The list of suspects read like a who’s who of the Scots nobility of the time, with Mary and her rough and ready borderer/trusted councillor Bothwell at the very top; several months later they would be married and that would basically mark the end of Mary’s brief and turbulent reign. Of course she had more reason to despise Darnley than anyone; the good-looking, buff blond boy who’d first sashayed into sight at Weymss Castle turned out in the end to be a spiteful bisexual syphilitic with a penchant for calling her out when he’d had a few too many ales. Add in the fact that he’d developed a pathological jealousy for her Italian secretary Rizzio and then helped in the plot to slay the poor little papist in Mary’s presence only added to the reasons for wanting him gone. When she gave birth to their son James – the future James VI of Scotland and I of England – she was derisory enough of the boy’s father to inform her entire court that it would be much the worse for her son because of who his dad happened to be.
After Mary’s marriage to Bothwell broke down and she fled to England, Darnley’s death was the pretext that Elizabeth I used for holding her in captivity for 19 years until her eventual execution in 1587. But did Mary really have anything to do with her husband’s death or was she merely guilty of sticking her fingers in her ears and averting her eyes at the appropriate moment?
1. Darnley had threatened to impugn their son’s legitimacy; in order to save baby James’ title to the throne, he would therefore need to be silenced.
2. He couldn’t be bothered with state affairs, leaving Mary to have a stamp made bearing his signature; lazy wasn’t quite the word.
3. She herself went to Glasgow to bring him back to Edinburgh when he fell ill; to keep an eye on him, or to lure him to his death?
4. On the very night of the explosion she was meant to be staying with him at the house he was convalescing in – Kirk O’Field – but ‘remembered’ at the last minute that she had a wedding to attend.
5. Her first mother-in-law was that mistress of Machiavellian machinations, Catherine de Medici; didn’t she teach her daughter-in-law anything during those long years at the French court?!
6. Mary had also been in attendance at a conference at Craigmillar Castle wherein her lords debated what to do about Darnley and had warned them not to undertake anything that might impugn her honour – that didn’t rule out doing away with him on the quiet, though.
7. Mary pardoned Darnley’s Rizzio co-plotters even though they were baying for his blood after he’d double-crossed them during the culmination of said plot; she even gave them license to return to Scotland in the months leading up to Darnley’s death.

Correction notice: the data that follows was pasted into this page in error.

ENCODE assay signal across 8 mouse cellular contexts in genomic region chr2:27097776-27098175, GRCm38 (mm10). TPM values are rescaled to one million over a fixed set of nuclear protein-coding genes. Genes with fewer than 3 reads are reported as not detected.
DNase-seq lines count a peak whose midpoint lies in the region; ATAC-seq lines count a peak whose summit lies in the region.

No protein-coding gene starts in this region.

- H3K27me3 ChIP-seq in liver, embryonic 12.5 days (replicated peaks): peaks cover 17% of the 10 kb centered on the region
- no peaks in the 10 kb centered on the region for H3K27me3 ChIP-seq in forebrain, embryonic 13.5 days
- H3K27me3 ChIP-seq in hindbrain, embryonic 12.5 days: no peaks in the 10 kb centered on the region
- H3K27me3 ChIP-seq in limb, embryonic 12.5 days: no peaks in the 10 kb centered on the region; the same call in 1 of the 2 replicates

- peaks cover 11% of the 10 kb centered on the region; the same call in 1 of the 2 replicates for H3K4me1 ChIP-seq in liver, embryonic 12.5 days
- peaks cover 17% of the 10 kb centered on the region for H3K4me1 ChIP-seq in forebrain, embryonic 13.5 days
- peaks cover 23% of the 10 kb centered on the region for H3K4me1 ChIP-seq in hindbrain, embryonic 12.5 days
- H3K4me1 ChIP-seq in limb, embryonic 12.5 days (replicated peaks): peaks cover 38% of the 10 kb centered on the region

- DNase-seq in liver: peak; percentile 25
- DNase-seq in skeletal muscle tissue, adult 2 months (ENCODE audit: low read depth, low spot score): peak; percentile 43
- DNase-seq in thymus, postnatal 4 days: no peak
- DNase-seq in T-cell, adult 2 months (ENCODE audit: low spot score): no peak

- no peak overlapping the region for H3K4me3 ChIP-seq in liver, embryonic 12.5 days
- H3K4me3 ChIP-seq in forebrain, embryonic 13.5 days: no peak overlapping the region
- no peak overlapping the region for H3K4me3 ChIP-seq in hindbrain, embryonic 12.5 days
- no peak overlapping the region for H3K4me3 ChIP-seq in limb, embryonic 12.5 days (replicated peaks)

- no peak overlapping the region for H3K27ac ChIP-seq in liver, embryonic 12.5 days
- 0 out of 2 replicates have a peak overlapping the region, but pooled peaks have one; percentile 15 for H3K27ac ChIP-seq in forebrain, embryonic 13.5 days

1. Mary may have been suffering from postnatal depression during the plotting that led to Darnley’s death, significantly swaying her judgement if she was aware of the plot.
2. Apart from having her royal reputation to consider, it seems unlikely Mary would have undertaken anything so preposterous when she wanted to keep her cousin Elizabeth Tudor sweet and hopefully be named as her eventual heir.
3. The whole thing might in fact have been in some way engineered by Cecil, Elizabeth’s chief advisor, in attempt to further destabilise Mary’s rule and get rid of her (he’d known about the assassination plot against Rizzio beforehand, for instance).
4. It’s unclear to what extent Bothwell had a hold over Mary. How much is romance imagined by centuries of swooning female writers, and how much might in fact be the brutality of a real-life abusive relationship, with Mary powerless to stop him clearing a path to the throne as her consort.
And let’s not even get started on the convoluted controversy that is the Casket Letters…
All in all Darnley’s demise was a spectacular point in Scottish history, one of those ‘you couldn’t make it up’ moments, when you factor in the whole Bothwell business and series of calamities that Mary herself was soon to endure. But at the heart was a spoilt, politically naïve 21-year old – pretty much a child still today – but back then a grown man, thrust into the backstabbing heart of sixteenth century Scottish politics. Even if he was a brat, he didn’t deserve to die like that.
By Mickey Mayhew